Taz Knight is a name you may know. This big wave Brit would pull into anything, from death pits halfway around the world, to a certain horror slab on the Emerald Isle. Then; he went silent for a time. So what happened?
The truth is, not much.
Taz has relocated to Bundoran and still sending it at XXL sessions down the coast. Now though, The Peak, one of Ireland’s most famous waves is just over the road from him. Between getting shacked out front, Taz is also renovating his home, which he’s dubbed Keggend.
But that hasn’t stopped the chase for some crazy waves around home. And right here, we have Taz’s latest flick about exactly that. Hit play above.
If you were scratching your head while watching that and thinking: “huh, what’s with the yellow knee braces?” Taz has a pretty good explanation after years of physical punishment to the 26 year-old.
“My knees have taken a battering over the last ten years,” said Taz.
"I’ve had three surgeries on my right knee. Slightly different injuries each time, including a blown ACL. But the yellow brace is to protect my cartilage. I have had two serious tears in my meniscus, which has been repaired but never properly healed. I’m wearing that full time now just so I don’t have to go through it again.
set your rail and hold tight — happy days.
“A few months ago I tore the MCL in my left knee as well which was pretty frustrating. Luckily it was the end of winter and MCL’s heal quick. But yeah, knees… bloody nightmare.”
And how does this affect surfing the likes of a wave like Mullaghmore? A spot which is dangerous enough with two fully healthy knees.
“We have a pretty good system out at Mully at the moment. There is a solid local crew of chargers and quite a lot of us are qualified safety drivers now. It’s all thanks to the work that Peter and Dylan have put in over the years with the Irish Tow Surf Rescue Club. Peter runs courses to get us trained up, and there is always a club ski at Mully for us to use as safety.
“As a result, there is almost always a ski or two in the water, on which the crew will take turns driving. Visiting surfers can donate to the club as well which is really helpful to pay for fuel and repairs etc.
“The main factor at play in Ireland is the speed at which the water draws off the slab. If the wave is drawing slow enough, you can go straight for a pig dog, set your rail and hold tight — happy days.
“However, with super heavy slabs there is sometimes so much water drawing of the bottom that it’s all you can do just to stay in the trough of the wave! You’re not even thinking about coming out the barrel, it’s 100% focus on keeping the outside rail and nose from bogging. Pig dogging just puts too much weight on the outside rail. If you try bum dragging to counter this you mostly just end up in the lip. Anyways, it’s just a speed thing really. You have more control in a pig dog, but you’re way faster on your feet.”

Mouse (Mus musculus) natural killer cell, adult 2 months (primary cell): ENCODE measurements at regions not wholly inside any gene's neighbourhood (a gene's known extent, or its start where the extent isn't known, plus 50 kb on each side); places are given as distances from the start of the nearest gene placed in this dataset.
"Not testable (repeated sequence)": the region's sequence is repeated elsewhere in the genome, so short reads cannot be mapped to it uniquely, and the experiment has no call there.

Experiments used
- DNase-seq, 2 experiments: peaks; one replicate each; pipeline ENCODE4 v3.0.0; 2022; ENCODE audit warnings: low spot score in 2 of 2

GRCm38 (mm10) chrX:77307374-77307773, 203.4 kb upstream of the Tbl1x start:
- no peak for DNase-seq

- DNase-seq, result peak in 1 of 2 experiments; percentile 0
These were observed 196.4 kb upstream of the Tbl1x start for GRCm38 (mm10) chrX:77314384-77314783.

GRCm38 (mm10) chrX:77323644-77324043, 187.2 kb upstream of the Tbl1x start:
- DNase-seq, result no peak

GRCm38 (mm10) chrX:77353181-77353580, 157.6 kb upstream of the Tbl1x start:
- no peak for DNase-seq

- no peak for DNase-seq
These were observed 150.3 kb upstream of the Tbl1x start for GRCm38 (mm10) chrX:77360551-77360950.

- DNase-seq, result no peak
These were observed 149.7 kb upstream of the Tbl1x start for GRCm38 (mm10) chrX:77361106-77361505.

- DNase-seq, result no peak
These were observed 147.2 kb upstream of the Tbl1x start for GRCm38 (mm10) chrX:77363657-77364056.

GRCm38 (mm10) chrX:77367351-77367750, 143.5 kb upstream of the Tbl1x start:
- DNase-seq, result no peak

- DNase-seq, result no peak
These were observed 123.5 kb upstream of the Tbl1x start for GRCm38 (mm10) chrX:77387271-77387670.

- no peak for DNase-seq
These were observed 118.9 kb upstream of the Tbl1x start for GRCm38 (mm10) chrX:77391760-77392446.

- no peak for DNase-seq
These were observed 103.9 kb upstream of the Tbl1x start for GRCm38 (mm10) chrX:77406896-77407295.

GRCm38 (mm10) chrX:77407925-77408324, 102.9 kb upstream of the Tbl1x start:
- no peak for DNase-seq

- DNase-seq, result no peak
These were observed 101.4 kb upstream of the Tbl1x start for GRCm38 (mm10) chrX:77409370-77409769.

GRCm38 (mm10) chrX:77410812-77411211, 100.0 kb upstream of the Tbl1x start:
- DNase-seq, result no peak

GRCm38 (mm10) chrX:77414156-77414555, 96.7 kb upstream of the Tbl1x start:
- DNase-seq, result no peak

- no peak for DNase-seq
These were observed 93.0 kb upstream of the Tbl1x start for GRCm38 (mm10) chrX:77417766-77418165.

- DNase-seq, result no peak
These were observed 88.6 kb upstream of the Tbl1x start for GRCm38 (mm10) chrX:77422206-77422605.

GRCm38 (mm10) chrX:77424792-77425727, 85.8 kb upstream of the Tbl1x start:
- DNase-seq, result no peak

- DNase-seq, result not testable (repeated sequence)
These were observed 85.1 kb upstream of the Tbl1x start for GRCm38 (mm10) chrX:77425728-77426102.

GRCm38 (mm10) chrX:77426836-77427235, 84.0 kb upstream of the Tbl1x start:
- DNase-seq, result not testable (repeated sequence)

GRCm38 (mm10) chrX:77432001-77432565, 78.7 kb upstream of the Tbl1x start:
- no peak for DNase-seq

“Funnily enough most of the wipeouts in the film were fairly tame in comparison to some I have had! Probably my worst yet was at Mully this winter on a big windy tow day.
“I then got picked up by the wave and went back over the falls with the lip. This bounced me off the slab (insert lacerated hands and bruised hip) and rolled me over the ledge. There is a deep channel just inside the ledge at Mully, into which you often get driven fairly deep by the waves.
“This wipeout was no exception, so some nicely perforated eardrums were added to my list of ailments. All things considered, I got off fairly lightly! But it’s certainly a wipeout that will stick with me and gave me a firm reminder of what a dangerous wave Mullaghmore is.”
So how is it building a base camp to be able to surf all these waves on the regular?
“Since the start of 2021 I basically have been here working on it full time (alongside some surf instructing and stuff). It has come on a lot in that time and I’m now fully watertight and structurally sound and insulated. I should be getting connected to the grid soon as well which will be nice! Did someone say hot shower?
“I got the house back at the start of 2019. It had been abandoned, fully furnished, clothes in the draws etc; Everything rotted, no windows, no power or hot water, rotted floor joists and rafters. The roof was just salvageable which was a bonus. The end of that first winter camped out on the floor was pretty dismal it has to be said.”
I’m trying to take that mindset and apply it back into my surfing.
And his advice for your own DIY surf base?
“I think the best advice for everything is just to go for it! It’s never as hard as it seems, and you can always bumble your way through in the end.
“Watch lots of videos, do trial runs, get as much advice as you can (it helps if your dad is a DIY god), make good plans and try think ahead as much as possible. Break it down into bite size chunks and try not to get stressed by the looming mountain of work you have to do. Did I mention videos? Oh yeah, and I watch loads of videos. Videos.”
“I got into climbing a few years ago when I was at Uni in Bristol. But I didn’t go crazy for it until I moved to Ireland and some mates of mine took me trad climbing.
“I have basically only ever been a surfer, so discovering a new sport and getting super hooked and being a frothing kook was just so exciting. It was like, oh shit – here is a crazy wild and scary adventure, with your pals, I’m not thinking about being good, or catching the best wave or getting a sick shot. It’s just pure, unadulterated, carefree adventure.
“I’m trying to take that mindset and apply it back into my surfing.”